World’s cutest solar farm in China is shaped like a panda

July 3, 2017 by  
Filed under Eco, Green

Comments Off on World’s cutest solar farm in China is shaped like a panda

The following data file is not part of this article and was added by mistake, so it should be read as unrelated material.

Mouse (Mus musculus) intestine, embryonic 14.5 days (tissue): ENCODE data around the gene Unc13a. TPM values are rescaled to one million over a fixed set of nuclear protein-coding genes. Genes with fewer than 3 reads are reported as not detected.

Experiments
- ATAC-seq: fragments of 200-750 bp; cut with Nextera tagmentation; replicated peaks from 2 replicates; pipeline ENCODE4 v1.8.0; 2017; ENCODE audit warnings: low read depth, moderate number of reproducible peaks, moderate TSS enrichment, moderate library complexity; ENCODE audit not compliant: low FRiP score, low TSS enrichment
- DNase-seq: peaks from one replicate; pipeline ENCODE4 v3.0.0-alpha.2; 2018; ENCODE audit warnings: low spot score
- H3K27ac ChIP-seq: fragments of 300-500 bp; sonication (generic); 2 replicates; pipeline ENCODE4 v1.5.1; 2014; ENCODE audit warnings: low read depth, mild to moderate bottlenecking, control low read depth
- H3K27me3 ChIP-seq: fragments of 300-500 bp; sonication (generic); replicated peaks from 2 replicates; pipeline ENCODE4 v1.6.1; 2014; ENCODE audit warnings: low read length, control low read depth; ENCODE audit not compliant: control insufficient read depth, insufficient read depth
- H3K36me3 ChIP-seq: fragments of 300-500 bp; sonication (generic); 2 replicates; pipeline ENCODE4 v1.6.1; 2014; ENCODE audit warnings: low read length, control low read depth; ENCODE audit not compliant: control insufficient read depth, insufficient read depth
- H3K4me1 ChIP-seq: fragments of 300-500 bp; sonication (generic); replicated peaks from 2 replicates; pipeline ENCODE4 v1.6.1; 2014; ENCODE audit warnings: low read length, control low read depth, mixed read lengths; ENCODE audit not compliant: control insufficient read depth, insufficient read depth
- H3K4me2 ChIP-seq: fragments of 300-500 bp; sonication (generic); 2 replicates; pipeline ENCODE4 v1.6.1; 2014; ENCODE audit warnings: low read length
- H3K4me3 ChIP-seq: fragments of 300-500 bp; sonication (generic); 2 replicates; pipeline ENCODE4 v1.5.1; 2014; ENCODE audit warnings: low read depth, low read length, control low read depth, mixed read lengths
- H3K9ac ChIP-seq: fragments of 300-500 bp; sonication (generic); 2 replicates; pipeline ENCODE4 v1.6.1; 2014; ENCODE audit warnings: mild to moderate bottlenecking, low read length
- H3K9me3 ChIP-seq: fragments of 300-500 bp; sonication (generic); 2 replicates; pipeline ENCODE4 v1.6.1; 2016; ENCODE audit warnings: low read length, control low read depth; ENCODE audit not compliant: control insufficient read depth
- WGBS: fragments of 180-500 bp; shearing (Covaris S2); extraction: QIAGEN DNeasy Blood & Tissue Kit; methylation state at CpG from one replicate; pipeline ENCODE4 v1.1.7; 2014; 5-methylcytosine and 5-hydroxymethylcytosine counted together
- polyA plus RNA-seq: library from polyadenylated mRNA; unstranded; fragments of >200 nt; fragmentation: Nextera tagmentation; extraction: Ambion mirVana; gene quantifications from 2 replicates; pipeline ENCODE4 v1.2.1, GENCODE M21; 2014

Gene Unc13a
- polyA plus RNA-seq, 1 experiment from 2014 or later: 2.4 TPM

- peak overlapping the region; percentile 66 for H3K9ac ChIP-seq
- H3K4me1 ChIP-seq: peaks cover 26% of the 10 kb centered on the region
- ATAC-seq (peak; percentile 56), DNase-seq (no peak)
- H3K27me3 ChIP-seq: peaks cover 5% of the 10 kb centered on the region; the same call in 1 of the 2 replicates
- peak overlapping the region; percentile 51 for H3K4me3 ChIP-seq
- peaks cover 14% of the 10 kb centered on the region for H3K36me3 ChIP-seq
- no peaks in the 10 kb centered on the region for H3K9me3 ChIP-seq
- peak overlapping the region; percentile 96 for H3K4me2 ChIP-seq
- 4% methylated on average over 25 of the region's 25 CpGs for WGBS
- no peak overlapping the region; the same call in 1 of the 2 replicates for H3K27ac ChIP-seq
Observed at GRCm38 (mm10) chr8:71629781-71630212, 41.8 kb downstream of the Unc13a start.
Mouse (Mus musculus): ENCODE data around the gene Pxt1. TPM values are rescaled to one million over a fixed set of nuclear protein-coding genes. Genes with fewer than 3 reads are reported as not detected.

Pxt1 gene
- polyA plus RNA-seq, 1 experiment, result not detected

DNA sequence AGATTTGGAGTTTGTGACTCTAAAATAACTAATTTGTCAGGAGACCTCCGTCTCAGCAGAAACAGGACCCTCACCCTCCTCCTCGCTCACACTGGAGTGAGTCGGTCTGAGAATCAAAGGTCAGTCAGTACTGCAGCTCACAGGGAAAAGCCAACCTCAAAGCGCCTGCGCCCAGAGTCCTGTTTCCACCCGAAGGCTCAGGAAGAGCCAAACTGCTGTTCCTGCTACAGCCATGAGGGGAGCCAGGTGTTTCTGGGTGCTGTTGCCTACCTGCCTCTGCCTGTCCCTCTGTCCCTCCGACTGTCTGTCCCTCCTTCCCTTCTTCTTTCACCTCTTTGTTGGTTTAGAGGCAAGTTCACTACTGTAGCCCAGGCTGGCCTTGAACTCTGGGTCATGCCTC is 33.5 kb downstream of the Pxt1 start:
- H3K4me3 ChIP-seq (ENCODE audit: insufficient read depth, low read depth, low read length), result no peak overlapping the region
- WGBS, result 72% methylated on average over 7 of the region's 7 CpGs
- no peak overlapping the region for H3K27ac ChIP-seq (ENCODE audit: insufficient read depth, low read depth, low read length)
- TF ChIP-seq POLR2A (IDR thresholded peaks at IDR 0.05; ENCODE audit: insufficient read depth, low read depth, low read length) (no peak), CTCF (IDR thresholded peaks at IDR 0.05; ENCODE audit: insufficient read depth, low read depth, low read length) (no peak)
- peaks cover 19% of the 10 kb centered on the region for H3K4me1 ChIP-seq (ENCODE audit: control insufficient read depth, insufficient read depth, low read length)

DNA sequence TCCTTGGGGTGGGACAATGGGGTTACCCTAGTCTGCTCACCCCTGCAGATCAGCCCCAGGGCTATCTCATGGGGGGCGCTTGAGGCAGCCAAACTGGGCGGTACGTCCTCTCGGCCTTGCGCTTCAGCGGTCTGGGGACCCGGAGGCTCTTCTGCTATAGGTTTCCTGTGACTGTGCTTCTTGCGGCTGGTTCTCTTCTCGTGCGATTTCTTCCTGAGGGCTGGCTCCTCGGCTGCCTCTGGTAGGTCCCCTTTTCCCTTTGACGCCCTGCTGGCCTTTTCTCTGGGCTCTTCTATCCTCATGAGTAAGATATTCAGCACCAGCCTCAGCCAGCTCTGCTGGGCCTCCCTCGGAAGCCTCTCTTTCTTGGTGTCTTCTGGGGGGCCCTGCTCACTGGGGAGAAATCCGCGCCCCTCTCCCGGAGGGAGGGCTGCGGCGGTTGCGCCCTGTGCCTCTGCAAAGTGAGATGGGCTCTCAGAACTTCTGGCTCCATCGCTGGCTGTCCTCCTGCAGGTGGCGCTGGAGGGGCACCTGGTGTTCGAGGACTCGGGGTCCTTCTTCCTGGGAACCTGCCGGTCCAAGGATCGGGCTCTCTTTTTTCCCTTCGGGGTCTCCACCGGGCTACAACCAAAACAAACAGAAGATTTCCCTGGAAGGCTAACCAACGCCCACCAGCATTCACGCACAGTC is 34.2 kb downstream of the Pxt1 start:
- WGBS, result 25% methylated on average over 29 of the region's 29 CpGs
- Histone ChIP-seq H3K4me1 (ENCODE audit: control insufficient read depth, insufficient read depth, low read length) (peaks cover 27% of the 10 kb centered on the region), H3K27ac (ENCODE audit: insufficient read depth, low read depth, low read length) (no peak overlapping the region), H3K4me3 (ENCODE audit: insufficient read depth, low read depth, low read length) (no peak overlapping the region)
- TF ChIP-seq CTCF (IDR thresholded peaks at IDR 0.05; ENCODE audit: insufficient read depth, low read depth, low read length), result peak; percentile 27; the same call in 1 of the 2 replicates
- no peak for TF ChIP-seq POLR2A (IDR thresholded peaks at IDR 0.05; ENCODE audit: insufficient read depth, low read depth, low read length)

Who says solar panel installations can’t be adorable? The Panda Power Plant in Datong, China is shaped like the country’s treasured animal – and the first phase offers 50 megawatts (MW) of clean energy . Panda Green Energy installed the array under an agreement with the United Nations Development Program (UNDP) to advocate for renewable energy . The first phase of the giant panda solar station was just connected to the grid . There’s a new contender for the cutest solar farm in the world: the Panda Power Plant, which will have an aggregate installed capacity of 100 MW. The black parts of the panda, such as the ears and arms, will be comprised of monocrystalline silicone solar cells, with the grey and white tummy and face composed of thin film solar cells. Related: China is now the largest producer of solar power in the world In addition to providing clean electricity , the panda solar stations are part of an effort to promote sustainable development among China’s young people. A youth activity center at the Panda Power Plant targeted at schoolchildren will detail the benefits of solar power . The 100 MW Panda Power Plants will be able to offer 3.2 billion kilowatt-hours of green power in 25 years, according to the company, saving 1.056 million tons of coal and reducing carbon emissions by 2.74 million tons. Panda Green Energy plans to install more panda plants in the upcoming five years as part of their Panda 100 Program in Belt and Road areas, which are part of Chinese president Xi Jinping’s economic development strategy also known as the 21st-century Maritime Silk Road. As the strategy is targeted at cooperation among Eurasian countries, some of the panda plants could be built outside China. The UNDP also plans to promote renewable energy in China with China Merchants New Energy , the largest shareholder of Panda Green Energy, through summer camps and design competitions. Via pv magazine , Panda Green Energy , and United Nations Development Programme Images via China Merchants New Energy and Panda Green Energy